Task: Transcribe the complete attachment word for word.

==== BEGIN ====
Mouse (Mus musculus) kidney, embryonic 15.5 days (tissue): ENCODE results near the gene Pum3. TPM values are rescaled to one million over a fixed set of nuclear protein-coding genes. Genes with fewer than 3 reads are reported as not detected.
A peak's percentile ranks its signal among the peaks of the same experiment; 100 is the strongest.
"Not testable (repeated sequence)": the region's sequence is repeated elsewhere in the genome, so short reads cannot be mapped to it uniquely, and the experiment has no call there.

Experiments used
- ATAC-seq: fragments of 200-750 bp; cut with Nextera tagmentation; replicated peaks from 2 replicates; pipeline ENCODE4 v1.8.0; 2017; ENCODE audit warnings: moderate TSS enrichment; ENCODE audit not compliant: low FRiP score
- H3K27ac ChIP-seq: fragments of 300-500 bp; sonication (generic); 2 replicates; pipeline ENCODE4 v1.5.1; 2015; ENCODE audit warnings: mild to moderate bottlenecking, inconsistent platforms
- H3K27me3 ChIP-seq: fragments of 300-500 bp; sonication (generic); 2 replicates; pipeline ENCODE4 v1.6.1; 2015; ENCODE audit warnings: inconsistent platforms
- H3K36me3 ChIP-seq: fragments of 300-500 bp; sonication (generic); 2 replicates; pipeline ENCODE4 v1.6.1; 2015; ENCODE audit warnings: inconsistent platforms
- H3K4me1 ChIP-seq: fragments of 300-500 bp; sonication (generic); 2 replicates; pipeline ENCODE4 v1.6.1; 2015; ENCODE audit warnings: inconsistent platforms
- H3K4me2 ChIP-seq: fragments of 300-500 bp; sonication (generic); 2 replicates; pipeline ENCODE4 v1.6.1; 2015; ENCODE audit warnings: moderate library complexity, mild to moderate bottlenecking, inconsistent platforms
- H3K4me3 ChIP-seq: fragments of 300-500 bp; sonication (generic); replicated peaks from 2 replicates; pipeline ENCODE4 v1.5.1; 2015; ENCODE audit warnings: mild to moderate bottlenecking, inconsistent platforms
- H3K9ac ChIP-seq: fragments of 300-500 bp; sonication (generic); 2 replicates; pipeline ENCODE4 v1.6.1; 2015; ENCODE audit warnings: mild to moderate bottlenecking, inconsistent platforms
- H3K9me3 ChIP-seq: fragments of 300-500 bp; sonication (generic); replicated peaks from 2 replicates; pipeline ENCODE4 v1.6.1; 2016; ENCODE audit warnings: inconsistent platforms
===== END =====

Mouse (Mus musculus) kidney, embryonic 15.5 days (tissue): ENCODE results near the gene Pum3. TPM values are rescaled to one million over a fixed set of nuclear protein-coding genes. Genes with fewer than 3 reads are reported as not detected.
A peak's percentile ranks its signal among the peaks of the same experiment; 100 is the strongest.
"Not testable (repeated sequence)": the region's sequence is repeated elsewhere in the genome, so short reads cannot be mapped to it uniquely, and the experiment has no call there.

Experiments used
- ATAC-seq: fragments of 200-750 bp; cut with Nextera tagmentation; replicated peaks from 2 replicates; pipeline ENCODE4 v1.8.0; 2017; ENCODE audit warnings: moderate TSS enrichment; ENCODE audit not compliant: low FRiP score
- H3K27ac ChIP-seq: fragments of 300-500 bp; sonication (generic); 2 replicates; pipeline ENCODE4 v1.5.1; 2015; ENCODE audit warnings: mild to moderate bottlenecking, inconsistent platforms
- H3K27me3 ChIP-seq: fragments of 300-500 bp; sonication (generic); 2 replicates; pipeline ENCODE4 v1.6.1; 2015; ENCODE audit warnings: inconsistent platforms
- H3K36me3 ChIP-seq: fragments of 300-500 bp; sonication (generic); 2 replicates; pipeline ENCODE4 v1.6.1; 2015; ENCODE audit warnings: inconsistent platforms
- H3K4me1 ChIP-seq: fragments of 300-500 bp; sonication (generic); 2 replicates; pipeline ENCODE4 v1.6.1; 2015; ENCODE audit warnings: inconsistent platforms
- H3K4me2 ChIP-seq: fragments of 300-500 bp; sonication (generic); 2 replicates; pipeline ENCODE4 v1.6.1; 2015; ENCODE audit warnings: moderate library complexity, mild to moderate bottlenecking, inconsistent platforms
- H3K4me3 ChIP-seq: fragments of 300-500 bp; sonication (generic); replicated peaks from 2 replicates; pipeline ENCODE4 v1.5.1; 2015; ENCODE audit warnings: mild to moderate bottlenecking, inconsistent platforms
- H3K9ac ChIP-seq: fragments of 300-500 bp; sonication (generic); 2 replicates; pipeline ENCODE4 v1.6.1; 2015; ENCODE audit warnings: mild to moderate bottlenecking, inconsistent platforms
- H3K9me3 ChIP-seq: fragments of 300-500 bp; sonication (generic); replicated peaks from 2 replicates; pipeline ENCODE4 v1.6.1; 2016; ENCODE audit warnings: inconsistent platforms